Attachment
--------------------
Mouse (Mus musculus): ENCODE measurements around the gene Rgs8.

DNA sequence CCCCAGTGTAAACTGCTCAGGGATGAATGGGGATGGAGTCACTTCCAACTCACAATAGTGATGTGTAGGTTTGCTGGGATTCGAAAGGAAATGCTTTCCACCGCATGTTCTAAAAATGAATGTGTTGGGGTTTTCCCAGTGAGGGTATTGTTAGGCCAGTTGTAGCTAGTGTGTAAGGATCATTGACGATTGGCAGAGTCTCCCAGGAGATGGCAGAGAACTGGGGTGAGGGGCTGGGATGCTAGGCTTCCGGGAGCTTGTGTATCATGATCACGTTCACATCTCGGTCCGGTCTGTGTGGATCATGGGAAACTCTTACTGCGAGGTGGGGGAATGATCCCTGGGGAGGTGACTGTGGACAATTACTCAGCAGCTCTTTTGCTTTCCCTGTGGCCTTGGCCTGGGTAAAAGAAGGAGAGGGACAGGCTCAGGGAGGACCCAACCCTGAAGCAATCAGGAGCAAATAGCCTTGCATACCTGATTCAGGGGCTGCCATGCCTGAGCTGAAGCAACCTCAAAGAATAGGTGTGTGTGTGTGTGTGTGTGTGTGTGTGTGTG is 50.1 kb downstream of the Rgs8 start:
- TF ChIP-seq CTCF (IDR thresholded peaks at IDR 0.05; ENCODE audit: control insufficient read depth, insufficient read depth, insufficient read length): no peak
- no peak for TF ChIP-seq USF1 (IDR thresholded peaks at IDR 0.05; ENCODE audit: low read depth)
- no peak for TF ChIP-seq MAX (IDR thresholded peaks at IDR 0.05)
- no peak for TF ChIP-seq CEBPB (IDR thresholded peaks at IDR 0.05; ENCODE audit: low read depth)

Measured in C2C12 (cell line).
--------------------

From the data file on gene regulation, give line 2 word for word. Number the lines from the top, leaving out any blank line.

DNA sequence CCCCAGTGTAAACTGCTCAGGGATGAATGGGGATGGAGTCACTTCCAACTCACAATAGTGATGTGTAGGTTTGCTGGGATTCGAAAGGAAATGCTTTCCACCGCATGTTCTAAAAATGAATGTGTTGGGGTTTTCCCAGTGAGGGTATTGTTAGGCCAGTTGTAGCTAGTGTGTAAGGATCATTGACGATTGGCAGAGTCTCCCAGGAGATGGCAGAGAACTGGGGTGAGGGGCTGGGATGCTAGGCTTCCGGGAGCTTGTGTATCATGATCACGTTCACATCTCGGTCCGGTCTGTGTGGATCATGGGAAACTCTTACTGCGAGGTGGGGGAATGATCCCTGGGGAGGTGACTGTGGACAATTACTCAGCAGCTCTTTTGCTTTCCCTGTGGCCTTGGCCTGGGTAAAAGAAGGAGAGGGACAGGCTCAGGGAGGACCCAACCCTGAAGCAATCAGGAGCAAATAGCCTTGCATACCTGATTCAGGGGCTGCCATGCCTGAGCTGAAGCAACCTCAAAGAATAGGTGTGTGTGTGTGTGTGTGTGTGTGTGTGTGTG is 50.1 kb downstream of the Rgs8 start: